How to Capture and Rescue Wildlife

If you have determined that the animal you have found needs to be brought to a wildlife rehabber please read the following:


How to Rescue Wildlife


Only adults should rescue baby mammals.
Before rescuing any dangerous animal such as raptors, adult mammals, and large waterfowl, seek guidance from a PWRC wildlife rehabilitator as they can seriously harm you. Call us at (204) 510-1855.

  •     Prepare a container. Place a soft cloth on the bottom of a cardboard box or cat/dog carrier with a lid. If it doesn’t have air holes, make some. For smaller animals, you can use a paper sack with air holes punched in.


  •     Protect yourself. Wear gloves, if possible. Some animals may bite or scratch to protect themselves, even if sick; wild animals commonly have parasites (fleas, lice, ticks) and carry diseases.


  •     Cover the animal with a light sheet or towel.


  •     Gently pick up the animal and put it in the prepared container.


  •     Warm the animal if it’s cold out or if the animal is chilled. Put one end of the container on a heating pad set on low. Or fill a zip- top plastic bag, plastic soft drink container with a screw lid, or a rubber glove with hot water; wrap warm container with cloth, put it next to the animal. Make sure the container doesn’t leak, or the animal will get wet and chilled.


  •     Tape the box shut or roll the top of the paper bag closed.


  •     Note exactly where you found the animal. This will be important for release.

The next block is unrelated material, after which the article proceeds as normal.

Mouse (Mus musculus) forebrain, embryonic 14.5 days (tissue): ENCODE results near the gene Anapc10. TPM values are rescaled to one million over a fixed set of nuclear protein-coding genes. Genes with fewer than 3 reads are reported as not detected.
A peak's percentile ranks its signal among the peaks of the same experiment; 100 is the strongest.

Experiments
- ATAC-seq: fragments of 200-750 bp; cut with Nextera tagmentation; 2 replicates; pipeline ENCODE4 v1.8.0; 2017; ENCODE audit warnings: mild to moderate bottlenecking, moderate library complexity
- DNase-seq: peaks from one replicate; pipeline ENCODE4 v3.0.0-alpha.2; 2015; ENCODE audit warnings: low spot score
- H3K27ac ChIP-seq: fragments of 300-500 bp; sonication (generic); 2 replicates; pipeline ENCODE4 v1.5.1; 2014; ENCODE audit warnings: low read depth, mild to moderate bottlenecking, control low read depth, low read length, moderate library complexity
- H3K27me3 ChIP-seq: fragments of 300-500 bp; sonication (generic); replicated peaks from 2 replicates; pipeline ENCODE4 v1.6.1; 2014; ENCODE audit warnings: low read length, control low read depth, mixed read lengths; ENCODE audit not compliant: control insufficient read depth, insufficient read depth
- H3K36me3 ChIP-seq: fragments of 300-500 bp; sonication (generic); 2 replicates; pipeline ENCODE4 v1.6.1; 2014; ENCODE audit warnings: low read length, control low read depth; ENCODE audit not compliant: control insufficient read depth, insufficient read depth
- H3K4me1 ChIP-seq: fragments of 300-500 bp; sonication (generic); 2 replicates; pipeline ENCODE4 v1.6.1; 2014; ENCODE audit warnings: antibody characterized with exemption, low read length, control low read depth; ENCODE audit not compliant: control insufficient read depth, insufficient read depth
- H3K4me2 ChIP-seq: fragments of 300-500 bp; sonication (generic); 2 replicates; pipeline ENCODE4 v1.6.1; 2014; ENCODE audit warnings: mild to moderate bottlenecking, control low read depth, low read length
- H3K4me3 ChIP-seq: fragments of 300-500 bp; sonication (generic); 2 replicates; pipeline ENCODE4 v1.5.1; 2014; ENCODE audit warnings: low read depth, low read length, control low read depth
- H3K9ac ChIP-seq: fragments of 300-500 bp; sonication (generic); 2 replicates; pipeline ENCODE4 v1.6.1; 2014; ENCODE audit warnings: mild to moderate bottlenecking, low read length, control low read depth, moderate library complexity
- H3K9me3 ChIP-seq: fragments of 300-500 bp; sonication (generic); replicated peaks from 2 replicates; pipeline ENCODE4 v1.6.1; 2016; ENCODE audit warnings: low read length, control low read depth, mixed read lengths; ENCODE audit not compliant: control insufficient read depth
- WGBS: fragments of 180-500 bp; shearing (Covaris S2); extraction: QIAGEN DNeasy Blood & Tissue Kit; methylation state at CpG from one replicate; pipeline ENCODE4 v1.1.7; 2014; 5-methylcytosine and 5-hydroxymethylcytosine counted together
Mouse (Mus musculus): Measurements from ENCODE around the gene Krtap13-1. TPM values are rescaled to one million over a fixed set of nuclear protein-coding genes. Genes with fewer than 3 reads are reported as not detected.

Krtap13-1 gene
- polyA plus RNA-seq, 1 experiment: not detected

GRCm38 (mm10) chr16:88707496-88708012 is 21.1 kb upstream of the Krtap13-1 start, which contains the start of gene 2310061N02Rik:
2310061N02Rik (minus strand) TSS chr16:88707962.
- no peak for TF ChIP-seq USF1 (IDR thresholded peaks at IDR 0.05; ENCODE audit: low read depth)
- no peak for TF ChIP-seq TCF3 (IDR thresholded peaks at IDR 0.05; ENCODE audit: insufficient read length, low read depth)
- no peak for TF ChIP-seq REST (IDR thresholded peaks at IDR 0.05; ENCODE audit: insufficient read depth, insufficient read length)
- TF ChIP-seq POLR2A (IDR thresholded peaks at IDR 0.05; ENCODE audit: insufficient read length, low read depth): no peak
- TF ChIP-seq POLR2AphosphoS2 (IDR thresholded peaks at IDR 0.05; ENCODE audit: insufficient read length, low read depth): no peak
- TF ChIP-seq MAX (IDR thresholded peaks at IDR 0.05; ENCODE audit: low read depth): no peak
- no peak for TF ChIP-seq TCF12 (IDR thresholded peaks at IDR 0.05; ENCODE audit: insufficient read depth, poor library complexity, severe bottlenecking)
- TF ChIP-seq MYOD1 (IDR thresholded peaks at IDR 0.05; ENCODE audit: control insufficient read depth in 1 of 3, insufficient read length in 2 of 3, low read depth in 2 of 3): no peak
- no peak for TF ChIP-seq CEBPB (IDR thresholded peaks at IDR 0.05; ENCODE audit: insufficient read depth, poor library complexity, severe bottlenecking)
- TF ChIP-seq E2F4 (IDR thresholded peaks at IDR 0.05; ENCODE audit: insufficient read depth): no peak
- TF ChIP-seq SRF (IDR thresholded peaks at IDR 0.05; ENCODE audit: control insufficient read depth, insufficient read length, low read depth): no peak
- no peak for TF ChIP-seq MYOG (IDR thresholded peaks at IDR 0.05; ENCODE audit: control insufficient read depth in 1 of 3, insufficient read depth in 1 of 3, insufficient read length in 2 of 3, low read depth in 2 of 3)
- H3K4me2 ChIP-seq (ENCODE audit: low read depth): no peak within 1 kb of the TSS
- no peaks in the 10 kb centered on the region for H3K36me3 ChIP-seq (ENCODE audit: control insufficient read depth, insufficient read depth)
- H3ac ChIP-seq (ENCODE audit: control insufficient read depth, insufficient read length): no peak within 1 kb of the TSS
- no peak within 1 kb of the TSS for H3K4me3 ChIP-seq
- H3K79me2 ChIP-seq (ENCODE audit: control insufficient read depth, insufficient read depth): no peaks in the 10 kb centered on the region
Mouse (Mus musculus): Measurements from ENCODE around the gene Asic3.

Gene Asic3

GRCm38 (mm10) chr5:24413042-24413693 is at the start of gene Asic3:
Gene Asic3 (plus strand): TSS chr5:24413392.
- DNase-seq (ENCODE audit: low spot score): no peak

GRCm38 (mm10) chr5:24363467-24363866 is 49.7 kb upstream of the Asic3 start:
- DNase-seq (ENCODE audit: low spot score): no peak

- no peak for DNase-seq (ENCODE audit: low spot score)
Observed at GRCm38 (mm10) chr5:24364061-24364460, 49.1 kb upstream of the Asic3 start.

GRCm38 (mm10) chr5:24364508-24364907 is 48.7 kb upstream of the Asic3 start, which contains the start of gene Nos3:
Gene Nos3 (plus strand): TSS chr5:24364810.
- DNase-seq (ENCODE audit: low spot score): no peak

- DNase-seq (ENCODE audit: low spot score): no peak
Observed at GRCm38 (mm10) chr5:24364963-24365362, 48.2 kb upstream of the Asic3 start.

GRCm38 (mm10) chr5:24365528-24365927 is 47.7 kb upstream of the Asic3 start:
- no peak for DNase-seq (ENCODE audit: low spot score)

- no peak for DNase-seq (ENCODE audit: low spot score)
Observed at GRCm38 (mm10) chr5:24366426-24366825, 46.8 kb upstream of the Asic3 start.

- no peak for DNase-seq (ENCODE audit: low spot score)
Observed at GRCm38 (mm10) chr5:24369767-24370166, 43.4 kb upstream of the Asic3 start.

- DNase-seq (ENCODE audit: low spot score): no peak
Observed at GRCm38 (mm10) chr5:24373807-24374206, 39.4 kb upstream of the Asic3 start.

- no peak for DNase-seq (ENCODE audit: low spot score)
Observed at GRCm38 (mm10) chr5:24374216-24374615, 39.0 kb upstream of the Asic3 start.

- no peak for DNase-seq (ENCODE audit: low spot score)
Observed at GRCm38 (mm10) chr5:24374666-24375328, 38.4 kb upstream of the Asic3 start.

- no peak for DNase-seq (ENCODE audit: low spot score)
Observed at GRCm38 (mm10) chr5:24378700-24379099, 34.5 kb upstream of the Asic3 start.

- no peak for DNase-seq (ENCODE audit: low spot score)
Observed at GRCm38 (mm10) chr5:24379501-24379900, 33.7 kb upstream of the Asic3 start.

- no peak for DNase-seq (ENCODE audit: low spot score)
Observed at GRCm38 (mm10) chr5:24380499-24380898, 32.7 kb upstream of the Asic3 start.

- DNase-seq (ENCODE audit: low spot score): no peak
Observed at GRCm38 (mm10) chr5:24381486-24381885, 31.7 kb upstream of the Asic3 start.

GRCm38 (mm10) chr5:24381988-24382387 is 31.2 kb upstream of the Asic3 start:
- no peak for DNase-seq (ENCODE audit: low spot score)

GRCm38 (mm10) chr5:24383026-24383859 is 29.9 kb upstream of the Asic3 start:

•     Keep the animal in a warm, dark, and quiet place.


  •   Don’t give it food or water.


  •   Leave it alone; don’t handle or bother it.


  •   Keep children and pets away.


  •     Contact PWRC as soon as possible.


  •   Don’t keep the animal at your home longer than necessary.


  •   Keep the animal in a container; don’t let it loose in your house or car.


  •     Wash your hands after contact with the animal.


  •   Wash anything the animal was in contact with – towel, jacket, blanket, pet carrier- to prevent the spread of diseases and/or parasites to you or your pets.

It’s against the law in most states and provinces to keep wild animals if you don’t have permits, even if you plan to release them.

From Healers of the Wild: People Who Care for Injured and Orphaned Wildlife By Shannon K. Jacobs
©Shannon K. Jacobs Gratefully used with Permission. Thank you Shannon!!